No. 54, Nov. 15, 2018
Hello Revelator readers,
You may be surprised to learn that Virginia has one of the fastest rates of relative sea-level rise in the country. The Hampton Roads region is experiencing both rising seas and sinking land, threatening tourist towns like Virginia Beach and the region's
major military facilities with frequent flooding — a situation expected to worsen as the climate warms. This week, in the first of a series of stories on the topic, we write about how the state is beginning to get serious about
tackling sea-level rise, which could make Virginia a leader in coastal adaptation and climate strategies.
Fossil fuels are driving our climate problems, as we all know, and a surplus of fracked shale gas is poised to make that even worse. The petrochemical industry is ramping up
production of plastics thanks to fracking, with dire consequences for the climate and the health of residents in the Rust Belt, where many new pipelines and production facilities are being built.
When it comes to wildlife, we still have a lot to learn about the reintroduction of imperiled wild species. University of Texas-Austin researcher Kalli F. Doubleday explains why all eyes are on India's Sariska Tiger Reserve for important lessons on the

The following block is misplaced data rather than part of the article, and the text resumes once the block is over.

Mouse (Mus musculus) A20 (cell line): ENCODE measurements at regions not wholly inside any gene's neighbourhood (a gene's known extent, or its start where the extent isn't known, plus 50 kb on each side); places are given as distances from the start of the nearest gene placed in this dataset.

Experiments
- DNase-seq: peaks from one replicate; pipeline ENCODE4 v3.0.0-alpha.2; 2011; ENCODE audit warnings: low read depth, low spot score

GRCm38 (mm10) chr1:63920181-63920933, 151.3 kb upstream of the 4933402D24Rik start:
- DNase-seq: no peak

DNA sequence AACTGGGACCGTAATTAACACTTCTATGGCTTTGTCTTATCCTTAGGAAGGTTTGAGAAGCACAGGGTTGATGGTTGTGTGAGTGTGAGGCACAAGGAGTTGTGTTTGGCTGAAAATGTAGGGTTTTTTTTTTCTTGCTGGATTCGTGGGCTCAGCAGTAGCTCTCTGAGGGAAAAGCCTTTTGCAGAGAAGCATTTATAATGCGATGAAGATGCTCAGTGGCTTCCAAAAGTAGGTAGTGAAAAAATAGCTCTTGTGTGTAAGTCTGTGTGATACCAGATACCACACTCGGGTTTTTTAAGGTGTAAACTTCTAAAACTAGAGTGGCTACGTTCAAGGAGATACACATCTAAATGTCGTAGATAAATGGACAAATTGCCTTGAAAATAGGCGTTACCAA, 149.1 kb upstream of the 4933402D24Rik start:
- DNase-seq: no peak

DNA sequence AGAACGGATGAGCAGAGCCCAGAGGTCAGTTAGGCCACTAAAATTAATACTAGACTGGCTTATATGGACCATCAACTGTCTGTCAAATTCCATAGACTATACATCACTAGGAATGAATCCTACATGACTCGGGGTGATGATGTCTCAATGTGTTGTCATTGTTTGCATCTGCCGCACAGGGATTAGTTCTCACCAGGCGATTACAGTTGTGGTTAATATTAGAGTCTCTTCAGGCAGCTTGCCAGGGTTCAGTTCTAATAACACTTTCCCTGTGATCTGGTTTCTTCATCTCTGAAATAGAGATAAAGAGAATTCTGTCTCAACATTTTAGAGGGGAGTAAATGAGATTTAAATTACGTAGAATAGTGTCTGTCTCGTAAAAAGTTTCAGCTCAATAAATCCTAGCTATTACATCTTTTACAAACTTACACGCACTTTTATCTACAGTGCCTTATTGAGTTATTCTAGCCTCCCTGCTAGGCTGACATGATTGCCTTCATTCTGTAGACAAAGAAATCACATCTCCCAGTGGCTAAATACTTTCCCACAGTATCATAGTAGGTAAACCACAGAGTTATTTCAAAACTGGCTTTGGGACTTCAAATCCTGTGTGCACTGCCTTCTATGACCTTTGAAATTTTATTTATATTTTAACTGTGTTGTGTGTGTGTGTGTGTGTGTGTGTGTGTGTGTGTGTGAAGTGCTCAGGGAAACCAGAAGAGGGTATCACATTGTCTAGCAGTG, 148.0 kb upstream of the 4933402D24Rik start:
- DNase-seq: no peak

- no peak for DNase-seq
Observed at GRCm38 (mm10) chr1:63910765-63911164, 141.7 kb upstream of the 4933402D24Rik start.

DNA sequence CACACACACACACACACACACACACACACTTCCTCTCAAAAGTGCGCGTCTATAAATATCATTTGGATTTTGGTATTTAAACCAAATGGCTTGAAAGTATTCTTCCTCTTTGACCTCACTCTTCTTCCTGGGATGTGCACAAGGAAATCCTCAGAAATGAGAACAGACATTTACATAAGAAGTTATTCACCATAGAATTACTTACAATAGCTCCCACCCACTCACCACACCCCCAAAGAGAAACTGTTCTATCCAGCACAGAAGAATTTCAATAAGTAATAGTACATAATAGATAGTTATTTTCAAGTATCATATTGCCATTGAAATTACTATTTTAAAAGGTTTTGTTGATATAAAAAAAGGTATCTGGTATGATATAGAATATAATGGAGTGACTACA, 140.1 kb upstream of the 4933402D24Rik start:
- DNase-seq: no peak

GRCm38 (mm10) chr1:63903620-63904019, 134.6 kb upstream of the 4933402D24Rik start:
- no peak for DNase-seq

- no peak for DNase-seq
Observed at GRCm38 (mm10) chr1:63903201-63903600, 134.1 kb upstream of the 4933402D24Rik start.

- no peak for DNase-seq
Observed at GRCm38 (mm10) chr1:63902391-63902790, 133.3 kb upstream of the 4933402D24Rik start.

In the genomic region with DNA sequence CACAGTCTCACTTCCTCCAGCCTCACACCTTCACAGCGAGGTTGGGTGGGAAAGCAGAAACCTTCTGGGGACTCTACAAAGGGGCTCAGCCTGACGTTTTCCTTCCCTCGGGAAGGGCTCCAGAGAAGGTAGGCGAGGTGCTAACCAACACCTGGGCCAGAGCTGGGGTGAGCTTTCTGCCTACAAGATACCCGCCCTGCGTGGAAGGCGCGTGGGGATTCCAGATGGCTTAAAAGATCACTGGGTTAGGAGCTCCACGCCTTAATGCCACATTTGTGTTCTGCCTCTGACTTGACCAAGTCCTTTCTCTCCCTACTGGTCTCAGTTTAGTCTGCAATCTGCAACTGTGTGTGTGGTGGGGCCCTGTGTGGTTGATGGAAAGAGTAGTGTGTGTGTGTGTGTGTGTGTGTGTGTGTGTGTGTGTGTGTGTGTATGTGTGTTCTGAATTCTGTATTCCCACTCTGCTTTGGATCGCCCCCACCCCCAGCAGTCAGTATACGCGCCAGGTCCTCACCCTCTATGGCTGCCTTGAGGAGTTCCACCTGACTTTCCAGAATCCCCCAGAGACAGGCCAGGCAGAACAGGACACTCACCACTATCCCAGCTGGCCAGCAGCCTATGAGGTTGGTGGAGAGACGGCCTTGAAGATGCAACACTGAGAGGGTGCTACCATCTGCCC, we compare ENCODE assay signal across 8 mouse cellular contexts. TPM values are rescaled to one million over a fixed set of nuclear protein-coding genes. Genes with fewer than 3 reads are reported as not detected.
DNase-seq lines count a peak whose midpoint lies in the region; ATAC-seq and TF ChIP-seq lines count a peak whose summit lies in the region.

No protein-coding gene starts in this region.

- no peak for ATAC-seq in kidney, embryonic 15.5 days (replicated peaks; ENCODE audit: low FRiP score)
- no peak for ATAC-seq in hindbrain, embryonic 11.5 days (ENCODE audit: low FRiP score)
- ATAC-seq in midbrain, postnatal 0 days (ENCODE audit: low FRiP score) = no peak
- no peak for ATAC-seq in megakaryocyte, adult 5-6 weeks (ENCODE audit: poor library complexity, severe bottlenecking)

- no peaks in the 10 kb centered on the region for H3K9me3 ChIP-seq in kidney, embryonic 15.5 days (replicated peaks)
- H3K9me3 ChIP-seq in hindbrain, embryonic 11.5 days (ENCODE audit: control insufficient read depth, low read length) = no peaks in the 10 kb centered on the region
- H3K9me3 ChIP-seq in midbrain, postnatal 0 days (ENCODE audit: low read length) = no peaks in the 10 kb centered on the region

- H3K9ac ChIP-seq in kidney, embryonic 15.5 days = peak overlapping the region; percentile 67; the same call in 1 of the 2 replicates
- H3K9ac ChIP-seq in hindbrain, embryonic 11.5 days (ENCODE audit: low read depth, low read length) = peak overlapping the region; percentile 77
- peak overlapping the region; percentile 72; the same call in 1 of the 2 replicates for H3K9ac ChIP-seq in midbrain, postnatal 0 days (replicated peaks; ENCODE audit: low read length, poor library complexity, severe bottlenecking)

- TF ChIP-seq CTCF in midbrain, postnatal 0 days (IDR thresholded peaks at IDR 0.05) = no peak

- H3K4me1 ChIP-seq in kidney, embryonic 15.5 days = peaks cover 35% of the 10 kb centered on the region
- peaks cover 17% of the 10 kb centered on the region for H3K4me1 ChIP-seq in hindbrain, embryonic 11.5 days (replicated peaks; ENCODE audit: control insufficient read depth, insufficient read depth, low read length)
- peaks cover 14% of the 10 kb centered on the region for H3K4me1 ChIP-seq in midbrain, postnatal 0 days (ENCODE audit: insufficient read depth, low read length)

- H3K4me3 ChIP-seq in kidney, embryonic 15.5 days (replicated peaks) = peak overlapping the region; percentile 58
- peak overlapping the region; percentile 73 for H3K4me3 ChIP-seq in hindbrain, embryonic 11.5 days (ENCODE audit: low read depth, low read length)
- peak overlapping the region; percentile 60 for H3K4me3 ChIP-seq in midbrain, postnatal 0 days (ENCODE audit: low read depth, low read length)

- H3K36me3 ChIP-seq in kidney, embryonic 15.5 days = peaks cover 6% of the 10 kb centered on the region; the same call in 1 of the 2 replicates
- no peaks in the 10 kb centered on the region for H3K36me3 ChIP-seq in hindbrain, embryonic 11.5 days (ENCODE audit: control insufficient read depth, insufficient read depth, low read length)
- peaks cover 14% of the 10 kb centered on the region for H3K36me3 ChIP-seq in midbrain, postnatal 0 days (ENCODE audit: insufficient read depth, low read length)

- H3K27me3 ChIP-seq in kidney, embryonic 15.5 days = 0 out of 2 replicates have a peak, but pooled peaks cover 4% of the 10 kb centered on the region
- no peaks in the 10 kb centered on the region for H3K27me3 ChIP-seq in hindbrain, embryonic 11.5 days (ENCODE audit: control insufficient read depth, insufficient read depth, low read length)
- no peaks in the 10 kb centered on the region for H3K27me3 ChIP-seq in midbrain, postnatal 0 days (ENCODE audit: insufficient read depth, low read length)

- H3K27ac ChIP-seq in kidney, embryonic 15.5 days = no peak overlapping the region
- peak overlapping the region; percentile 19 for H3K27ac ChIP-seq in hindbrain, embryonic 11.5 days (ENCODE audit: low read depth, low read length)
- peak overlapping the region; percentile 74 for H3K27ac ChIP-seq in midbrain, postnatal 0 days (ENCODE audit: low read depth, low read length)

reintroduction of big cats and their coexistence with neighboring humans.
While tigers may be good at grabbing headlines, let's not forget about insects. Scientists are calling for more research to understand why many
insect populations are declining and what we can do about it.
We have a special thank you for our subscribers this week: a free copy of Corrupted Science: Fraud, Ideology and Politics in Science by John Grant, courtesy of publisher See Sharp Press. This must-read new book dives into the sordid history of how
corporations and politicians — including the Trump administration — have twisted or attacked scientific expertise. As a subscriber, you can download the e-book in any of these formats:
Mobi (Kindle) or
Epub. Enjoy — and thanks for subscribing!
In case you missed it:
Wildfires are on top of our minds right now as California battles its most deadly and destructive wildfire in state history. Wildfire historian Stephen Pyne explains why we need to have different strategies for fighting
different kinds of wildfires, especially those at the intersection of wildlands and our developed communities.
What should we cover next?
We welcome your ideas and inside scoops.
Drop us a line anytime.
We've got a lot of great stories and essays in the works, including an interview with marine biologist Ayana Elizabeth Johnson about the health of our oceans and promising solutions.
We'll have a fresh batch of links in next week's newsletter, or follow us on
Facebook for the latest headlines as they go live. And while you're on social media, we hope you'll share our stories with your friends.
That's it for this week. As always, thanks for reading.